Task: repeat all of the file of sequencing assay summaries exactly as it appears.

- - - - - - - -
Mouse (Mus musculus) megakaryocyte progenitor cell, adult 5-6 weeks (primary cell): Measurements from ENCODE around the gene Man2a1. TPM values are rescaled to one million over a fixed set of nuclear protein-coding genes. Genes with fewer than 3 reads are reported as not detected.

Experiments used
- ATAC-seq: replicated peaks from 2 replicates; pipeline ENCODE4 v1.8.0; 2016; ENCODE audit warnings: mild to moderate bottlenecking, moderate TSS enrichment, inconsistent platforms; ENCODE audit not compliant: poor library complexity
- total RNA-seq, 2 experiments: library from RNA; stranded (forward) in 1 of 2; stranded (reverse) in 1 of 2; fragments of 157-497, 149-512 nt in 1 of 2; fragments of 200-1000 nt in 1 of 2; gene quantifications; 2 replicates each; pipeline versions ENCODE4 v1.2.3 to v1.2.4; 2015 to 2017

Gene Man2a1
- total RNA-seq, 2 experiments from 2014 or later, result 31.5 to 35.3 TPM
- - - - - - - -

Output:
Mouse (Mus musculus) megakaryocyte progenitor cell, adult 5-6 weeks (primary cell): Measurements from ENCODE around the gene Man2a1. TPM values are rescaled to one million over a fixed set of nuclear protein-coding genes. Genes with fewer than 3 reads are reported as not detected.

Experiments used
- ATAC-seq: replicated peaks from 2 replicates; pipeline ENCODE4 v1.8.0; 2016; ENCODE audit warnings: mild to moderate bottlenecking, moderate TSS enrichment, inconsistent platforms; ENCODE audit not compliant: poor library complexity
- total RNA-seq, 2 experiments: library from RNA; stranded (forward) in 1 of 2; stranded (reverse) in 1 of 2; fragments of 157-497, 149-512 nt in 1 of 2; fragments of 200-1000 nt in 1 of 2; gene quantifications; 2 replicates each; pipeline versions ENCODE4 v1.2.3 to v1.2.4; 2015 to 2017

Gene Man2a1
- total RNA-seq, 2 experiments from 2014 or later, result 31.5 to 35.3 TPM